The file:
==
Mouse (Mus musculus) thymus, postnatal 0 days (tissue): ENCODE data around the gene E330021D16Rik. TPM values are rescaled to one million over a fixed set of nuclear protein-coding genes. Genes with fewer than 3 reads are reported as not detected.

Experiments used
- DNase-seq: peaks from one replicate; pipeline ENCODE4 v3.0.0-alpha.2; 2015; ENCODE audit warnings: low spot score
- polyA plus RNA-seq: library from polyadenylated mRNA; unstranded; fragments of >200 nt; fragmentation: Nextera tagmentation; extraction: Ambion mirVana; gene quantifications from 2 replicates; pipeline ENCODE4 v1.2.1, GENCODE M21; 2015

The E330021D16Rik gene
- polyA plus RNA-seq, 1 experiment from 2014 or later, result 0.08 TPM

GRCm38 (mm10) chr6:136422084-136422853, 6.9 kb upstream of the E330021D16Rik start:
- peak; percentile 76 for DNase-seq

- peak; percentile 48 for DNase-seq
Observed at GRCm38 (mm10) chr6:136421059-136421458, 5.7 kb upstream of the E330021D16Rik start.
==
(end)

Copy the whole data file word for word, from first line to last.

Mouse (Mus musculus) thymus, postnatal 0 days (tissue): ENCODE data around the gene E330021D16Rik. TPM values are rescaled to one million over a fixed set of nuclear protein-coding genes. Genes with fewer than 3 reads are reported as not detected.

Experiments used
- DNase-seq: peaks from one replicate; pipeline ENCODE4 v3.0.0-alpha.2; 2015; ENCODE audit warnings: low spot score
- polyA plus RNA-seq: library from polyadenylated mRNA; unstranded; fragments of >200 nt; fragmentation: Nextera tagmentation; extraction: Ambion mirVana; gene quantifications from 2 replicates; pipeline ENCODE4 v1.2.1, GENCODE M21; 2015

The E330021D16Rik gene
- polyA plus RNA-seq, 1 experiment from 2014 or later, result 0.08 TPM

GRCm38 (mm10) chr6:136422084-136422853, 6.9 kb upstream of the E330021D16Rik start:
- peak; percentile 76 for DNase-seq

- peak; percentile 48 for DNase-seq
Observed at GRCm38 (mm10) chr6:136421059-136421458, 5.7 kb upstream of the E330021D16Rik start.